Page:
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Spain to discuss ECB aid next week -deputy PM
MADRID (Reuters) - Spain said it would discuss conditions attached to the European Central Bank's new bond-buying program with euro zone finance ministers next week, but insisted it was still in no hurry to seek international aid.
As Spain's 10-year debt yields fell below 6 percent for the first time since May, Deputy Prime Minister Soraya Saenz de Santamaria stuck to the government line of recent weeks, saying Madrid would look carefully at the ECB offer before making any move.
ECB head Mario Draghi announced the scheme - intended to bring down borrowing costs for struggling euro zone economies - in Frankfurt on Thursday.
He said it would come with "strict and effective" conditions for countries that take it, while in Madrid Prime Minister Mariano Rajoy showed no rush to sign up.
Many analysts believe that Spain could drag its heels on making an aid request under the ECB program if the country's borrowing costs keep falling.
The premium investors demand to hold Spanish debt rather than German benchmark dropped to 423 basis points from a high of around 646 basis points in July.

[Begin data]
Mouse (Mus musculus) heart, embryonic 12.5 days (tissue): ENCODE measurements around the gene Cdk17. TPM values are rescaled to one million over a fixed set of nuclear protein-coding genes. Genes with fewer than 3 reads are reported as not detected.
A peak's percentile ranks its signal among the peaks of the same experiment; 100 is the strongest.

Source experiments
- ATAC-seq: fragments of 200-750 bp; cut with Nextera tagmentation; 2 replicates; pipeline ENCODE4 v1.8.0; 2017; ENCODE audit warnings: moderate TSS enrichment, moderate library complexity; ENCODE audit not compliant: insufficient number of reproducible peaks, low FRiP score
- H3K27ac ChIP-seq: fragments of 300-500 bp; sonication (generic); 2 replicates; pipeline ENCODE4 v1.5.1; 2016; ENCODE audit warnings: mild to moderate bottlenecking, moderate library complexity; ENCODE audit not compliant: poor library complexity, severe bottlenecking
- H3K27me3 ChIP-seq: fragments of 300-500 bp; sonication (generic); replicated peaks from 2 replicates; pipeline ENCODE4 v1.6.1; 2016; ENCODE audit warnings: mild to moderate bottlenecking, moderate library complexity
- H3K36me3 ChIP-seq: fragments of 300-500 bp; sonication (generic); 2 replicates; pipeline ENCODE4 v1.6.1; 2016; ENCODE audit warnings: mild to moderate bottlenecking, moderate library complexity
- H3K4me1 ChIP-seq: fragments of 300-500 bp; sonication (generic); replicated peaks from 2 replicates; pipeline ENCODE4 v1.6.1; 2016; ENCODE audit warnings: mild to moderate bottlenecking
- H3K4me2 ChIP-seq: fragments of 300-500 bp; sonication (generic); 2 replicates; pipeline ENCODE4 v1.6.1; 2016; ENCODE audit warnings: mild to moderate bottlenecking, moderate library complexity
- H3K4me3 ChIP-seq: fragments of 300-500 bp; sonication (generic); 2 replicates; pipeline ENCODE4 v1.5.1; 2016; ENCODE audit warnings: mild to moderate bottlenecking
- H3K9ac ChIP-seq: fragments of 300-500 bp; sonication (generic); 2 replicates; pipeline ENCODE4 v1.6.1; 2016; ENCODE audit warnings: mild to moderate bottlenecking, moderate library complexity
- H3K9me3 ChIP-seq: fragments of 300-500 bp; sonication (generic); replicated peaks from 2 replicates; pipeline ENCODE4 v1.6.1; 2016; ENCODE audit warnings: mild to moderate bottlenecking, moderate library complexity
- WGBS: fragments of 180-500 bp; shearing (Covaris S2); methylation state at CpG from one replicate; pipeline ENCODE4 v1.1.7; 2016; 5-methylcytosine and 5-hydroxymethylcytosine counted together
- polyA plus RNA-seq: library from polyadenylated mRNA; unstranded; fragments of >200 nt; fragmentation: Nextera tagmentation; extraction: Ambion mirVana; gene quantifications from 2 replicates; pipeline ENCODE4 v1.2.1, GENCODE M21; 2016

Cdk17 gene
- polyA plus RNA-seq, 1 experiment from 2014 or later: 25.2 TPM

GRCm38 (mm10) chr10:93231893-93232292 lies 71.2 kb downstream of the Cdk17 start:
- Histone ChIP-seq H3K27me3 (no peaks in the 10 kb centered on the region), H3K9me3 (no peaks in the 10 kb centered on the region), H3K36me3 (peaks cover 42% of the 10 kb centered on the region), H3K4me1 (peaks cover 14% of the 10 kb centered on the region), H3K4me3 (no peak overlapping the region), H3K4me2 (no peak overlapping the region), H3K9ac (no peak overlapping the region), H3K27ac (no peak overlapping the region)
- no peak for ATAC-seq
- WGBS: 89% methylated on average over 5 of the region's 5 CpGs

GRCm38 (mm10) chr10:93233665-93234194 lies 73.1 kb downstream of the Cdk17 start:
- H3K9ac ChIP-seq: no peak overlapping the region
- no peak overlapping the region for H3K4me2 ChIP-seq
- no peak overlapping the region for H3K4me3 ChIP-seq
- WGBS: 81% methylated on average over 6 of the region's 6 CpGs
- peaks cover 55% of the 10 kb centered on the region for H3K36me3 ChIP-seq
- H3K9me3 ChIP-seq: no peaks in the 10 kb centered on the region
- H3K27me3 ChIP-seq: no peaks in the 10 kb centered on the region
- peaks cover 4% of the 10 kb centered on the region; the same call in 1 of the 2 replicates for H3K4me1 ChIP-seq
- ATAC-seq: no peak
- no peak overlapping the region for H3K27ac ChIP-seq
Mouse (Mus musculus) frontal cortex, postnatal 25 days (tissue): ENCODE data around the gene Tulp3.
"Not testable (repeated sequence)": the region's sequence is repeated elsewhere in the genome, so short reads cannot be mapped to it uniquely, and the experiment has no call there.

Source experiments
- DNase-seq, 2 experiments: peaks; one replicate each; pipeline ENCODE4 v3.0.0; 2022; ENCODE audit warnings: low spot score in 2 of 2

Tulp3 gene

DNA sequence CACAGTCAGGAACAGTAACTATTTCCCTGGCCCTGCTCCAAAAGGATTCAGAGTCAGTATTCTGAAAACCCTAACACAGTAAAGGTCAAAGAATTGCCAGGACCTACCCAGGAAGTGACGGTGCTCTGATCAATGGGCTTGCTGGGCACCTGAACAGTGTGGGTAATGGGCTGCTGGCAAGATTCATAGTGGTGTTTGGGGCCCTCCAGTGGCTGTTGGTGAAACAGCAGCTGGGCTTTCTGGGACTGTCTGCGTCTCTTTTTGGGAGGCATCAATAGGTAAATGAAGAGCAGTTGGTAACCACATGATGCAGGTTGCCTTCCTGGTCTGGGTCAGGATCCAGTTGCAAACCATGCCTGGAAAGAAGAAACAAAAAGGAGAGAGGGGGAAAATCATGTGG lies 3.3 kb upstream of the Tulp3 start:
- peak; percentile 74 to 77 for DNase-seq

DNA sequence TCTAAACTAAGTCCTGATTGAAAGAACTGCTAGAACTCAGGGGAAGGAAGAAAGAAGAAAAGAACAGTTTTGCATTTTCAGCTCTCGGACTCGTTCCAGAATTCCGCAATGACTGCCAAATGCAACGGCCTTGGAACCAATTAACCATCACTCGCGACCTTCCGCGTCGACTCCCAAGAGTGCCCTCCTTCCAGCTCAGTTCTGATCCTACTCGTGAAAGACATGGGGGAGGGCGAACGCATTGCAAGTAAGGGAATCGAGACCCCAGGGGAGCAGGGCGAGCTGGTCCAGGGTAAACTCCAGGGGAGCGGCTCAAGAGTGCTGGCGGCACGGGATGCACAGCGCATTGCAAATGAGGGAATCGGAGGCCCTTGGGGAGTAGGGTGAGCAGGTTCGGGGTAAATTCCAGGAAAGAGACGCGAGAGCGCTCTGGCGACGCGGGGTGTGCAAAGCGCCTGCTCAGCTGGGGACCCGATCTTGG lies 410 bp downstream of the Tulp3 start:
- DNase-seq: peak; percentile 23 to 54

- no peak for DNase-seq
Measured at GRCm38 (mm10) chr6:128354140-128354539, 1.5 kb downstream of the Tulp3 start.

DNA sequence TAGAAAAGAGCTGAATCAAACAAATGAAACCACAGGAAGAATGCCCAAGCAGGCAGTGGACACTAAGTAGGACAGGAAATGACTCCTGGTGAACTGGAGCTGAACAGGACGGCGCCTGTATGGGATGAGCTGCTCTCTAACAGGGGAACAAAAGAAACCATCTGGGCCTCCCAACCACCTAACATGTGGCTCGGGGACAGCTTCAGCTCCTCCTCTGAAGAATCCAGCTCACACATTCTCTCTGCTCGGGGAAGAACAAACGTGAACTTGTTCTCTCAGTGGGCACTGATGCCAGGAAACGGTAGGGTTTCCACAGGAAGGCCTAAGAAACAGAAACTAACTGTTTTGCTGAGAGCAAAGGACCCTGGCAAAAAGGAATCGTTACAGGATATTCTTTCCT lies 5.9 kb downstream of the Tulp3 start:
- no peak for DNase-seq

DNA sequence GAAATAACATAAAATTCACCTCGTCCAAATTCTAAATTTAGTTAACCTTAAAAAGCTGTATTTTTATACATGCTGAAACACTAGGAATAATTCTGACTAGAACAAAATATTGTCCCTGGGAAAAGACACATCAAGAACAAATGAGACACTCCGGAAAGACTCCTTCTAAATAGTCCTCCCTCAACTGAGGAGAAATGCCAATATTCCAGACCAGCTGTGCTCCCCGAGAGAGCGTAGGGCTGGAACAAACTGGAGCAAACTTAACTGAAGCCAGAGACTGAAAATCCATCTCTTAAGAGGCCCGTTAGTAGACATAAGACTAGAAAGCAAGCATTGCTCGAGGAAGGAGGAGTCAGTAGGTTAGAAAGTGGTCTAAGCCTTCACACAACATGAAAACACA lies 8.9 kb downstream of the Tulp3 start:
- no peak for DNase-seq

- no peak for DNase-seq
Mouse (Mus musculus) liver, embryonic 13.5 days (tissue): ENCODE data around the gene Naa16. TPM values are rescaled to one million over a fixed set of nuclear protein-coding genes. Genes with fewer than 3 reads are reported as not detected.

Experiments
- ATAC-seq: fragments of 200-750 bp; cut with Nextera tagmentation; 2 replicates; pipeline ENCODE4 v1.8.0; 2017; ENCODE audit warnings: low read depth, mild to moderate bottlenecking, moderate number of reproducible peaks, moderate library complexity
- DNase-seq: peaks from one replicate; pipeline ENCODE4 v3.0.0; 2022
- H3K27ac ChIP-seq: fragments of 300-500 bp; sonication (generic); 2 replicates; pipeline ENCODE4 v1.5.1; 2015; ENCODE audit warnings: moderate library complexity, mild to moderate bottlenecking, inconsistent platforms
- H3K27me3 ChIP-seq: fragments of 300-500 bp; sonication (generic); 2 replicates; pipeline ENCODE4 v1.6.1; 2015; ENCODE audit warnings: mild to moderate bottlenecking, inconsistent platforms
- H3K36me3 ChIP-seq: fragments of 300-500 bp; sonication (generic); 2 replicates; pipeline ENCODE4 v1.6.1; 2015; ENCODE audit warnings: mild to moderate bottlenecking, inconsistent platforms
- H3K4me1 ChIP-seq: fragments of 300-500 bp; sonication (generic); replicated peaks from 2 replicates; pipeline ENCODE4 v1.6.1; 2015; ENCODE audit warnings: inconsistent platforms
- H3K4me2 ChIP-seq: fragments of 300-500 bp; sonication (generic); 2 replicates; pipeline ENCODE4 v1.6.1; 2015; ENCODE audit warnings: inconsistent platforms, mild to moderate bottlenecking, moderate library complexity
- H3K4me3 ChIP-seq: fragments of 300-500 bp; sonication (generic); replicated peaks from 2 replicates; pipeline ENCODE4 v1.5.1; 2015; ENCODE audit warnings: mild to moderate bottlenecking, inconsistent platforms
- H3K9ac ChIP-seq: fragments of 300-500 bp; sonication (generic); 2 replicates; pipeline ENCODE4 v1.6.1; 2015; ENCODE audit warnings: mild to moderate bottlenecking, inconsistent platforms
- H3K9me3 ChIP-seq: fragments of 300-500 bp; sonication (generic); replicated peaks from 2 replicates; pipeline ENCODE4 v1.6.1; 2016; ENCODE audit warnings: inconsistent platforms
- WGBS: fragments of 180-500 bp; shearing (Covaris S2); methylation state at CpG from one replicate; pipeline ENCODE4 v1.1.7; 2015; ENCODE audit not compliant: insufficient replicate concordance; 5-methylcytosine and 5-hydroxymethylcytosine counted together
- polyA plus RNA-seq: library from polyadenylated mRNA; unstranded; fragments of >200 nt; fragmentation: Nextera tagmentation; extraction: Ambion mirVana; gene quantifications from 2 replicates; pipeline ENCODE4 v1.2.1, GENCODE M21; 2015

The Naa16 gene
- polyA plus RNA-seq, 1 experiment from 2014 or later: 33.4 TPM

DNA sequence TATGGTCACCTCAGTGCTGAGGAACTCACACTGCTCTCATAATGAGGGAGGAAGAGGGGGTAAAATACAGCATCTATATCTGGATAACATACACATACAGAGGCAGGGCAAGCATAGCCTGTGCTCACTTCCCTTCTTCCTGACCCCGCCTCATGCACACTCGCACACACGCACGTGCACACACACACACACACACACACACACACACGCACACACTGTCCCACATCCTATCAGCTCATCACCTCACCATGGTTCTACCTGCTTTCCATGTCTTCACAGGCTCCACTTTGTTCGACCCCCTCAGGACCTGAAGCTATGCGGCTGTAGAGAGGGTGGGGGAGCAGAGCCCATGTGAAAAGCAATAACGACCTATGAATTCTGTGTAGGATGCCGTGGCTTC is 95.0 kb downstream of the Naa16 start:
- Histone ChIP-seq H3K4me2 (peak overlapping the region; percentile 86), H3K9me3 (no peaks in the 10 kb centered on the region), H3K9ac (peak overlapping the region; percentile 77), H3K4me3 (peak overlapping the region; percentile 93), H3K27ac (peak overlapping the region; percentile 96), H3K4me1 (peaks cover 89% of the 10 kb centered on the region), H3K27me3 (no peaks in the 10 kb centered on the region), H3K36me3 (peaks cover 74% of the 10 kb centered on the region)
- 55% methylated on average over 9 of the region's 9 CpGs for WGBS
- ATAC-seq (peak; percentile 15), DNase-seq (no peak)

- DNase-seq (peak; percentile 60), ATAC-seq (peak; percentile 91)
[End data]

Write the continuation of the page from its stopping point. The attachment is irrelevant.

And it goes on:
"I believe that matters which are so relevant for the general interest and the future of the Spanish people should be analyzed calmly and carefully. These decisions can't be taken overnight," Saenz de Santamaria told a news conference after the weekly cabinet meeting.
She said questions over a possible program of purchases of Spanish debt would be discussed during a meeting of euro zone and European Union finance ministers in Cyprus on September 14 and 15.
"I think that it is important to respect these proceedings, which will also give us more certainty about what we are talking about," she said.
A Spanish government source told Reuters on Thursday that Madrid wanted to gauge the full effect of the ECB plan on its interest rates before deciding whether to make a request.
But the country is also facing a big refinancing hump at the end of October when 27.5 billion euros ($34.7 billion) of maturing debt is due, while rating agency Moody's next review of Spanish debt is expected by the end of September.
Recession, cash-strapped regions and costly reforms to a banking sector already propped up with the promise of up to 100 billion euros in European aid have already stretched Spain finances to the limit.
(Reporting by Julien Toyer; Editing by Paul Day and John Stonestreet)
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